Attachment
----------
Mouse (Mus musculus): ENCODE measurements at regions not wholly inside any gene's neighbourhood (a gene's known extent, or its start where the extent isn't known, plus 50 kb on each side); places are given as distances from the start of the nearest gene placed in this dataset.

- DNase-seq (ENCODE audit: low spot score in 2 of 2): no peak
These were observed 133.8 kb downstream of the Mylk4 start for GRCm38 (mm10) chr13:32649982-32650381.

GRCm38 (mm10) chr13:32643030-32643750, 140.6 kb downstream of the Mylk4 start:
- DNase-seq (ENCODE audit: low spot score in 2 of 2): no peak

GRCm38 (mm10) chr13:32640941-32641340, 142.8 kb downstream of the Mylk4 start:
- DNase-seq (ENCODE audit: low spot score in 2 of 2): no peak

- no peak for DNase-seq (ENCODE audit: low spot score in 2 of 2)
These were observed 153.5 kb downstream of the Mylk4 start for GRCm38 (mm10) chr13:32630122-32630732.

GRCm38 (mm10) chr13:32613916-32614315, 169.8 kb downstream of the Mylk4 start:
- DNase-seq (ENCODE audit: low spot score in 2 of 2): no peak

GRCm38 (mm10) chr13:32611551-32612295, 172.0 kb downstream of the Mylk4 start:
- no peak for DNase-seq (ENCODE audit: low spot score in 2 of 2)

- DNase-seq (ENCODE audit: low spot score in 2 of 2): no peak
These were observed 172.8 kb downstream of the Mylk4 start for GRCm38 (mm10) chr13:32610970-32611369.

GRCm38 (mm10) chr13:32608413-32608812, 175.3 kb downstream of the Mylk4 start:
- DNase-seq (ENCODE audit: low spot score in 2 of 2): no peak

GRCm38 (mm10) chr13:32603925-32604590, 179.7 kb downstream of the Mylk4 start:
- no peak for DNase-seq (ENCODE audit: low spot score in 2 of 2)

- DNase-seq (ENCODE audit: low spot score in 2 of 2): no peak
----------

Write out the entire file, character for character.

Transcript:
Mouse (Mus musculus): ENCODE measurements at regions not wholly inside any gene's neighbourhood (a gene's known extent, or its start where the extent isn't known, plus 50 kb on each side); places are given as distances from the start of the nearest gene placed in this dataset.

- DNase-seq (ENCODE audit: low spot score in 2 of 2): no peak
These were observed 133.8 kb downstream of the Mylk4 start for GRCm38 (mm10) chr13:32649982-32650381.

GRCm38 (mm10) chr13:32643030-32643750, 140.6 kb downstream of the Mylk4 start:
- DNase-seq (ENCODE audit: low spot score in 2 of 2): no peak

GRCm38 (mm10) chr13:32640941-32641340, 142.8 kb downstream of the Mylk4 start:
- DNase-seq (ENCODE audit: low spot score in 2 of 2): no peak

- no peak for DNase-seq (ENCODE audit: low spot score in 2 of 2)
These were observed 153.5 kb downstream of the Mylk4 start for GRCm38 (mm10) chr13:32630122-32630732.

GRCm38 (mm10) chr13:32613916-32614315, 169.8 kb downstream of the Mylk4 start:
- DNase-seq (ENCODE audit: low spot score in 2 of 2): no peak

GRCm38 (mm10) chr13:32611551-32612295, 172.0 kb downstream of the Mylk4 start:
- no peak for DNase-seq (ENCODE audit: low spot score in 2 of 2)

- DNase-seq (ENCODE audit: low spot score in 2 of 2): no peak
These were observed 172.8 kb downstream of the Mylk4 start for GRCm38 (mm10) chr13:32610970-32611369.

GRCm38 (mm10) chr13:32608413-32608812, 175.3 kb downstream of the Mylk4 start:
- DNase-seq (ENCODE audit: low spot score in 2 of 2): no peak

GRCm38 (mm10) chr13:32603925-32604590, 179.7 kb downstream of the Mylk4 start:
- no peak for DNase-seq (ENCODE audit: low spot score in 2 of 2)

- DNase-seq (ENCODE audit: low spot score in 2 of 2): no peak